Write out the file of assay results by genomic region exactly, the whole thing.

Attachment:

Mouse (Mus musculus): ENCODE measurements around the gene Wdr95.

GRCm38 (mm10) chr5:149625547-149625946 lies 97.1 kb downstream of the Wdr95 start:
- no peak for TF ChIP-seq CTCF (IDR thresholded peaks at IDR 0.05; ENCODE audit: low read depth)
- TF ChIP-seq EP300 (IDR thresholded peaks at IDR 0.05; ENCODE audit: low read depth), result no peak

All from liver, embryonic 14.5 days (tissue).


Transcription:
Mouse (Mus musculus): ENCODE measurements around the gene Wdr95.

GRCm38 (mm10) chr5:149625547-149625946 lies 97.1 kb downstream of the Wdr95 start:
- no peak for TF ChIP-seq CTCF (IDR thresholded peaks at IDR 0.05; ENCODE audit: low read depth)
- TF ChIP-seq EP300 (IDR thresholded peaks at IDR 0.05; ENCODE audit: low read depth), result no peak

All from liver, embryonic 14.5 days (tissue).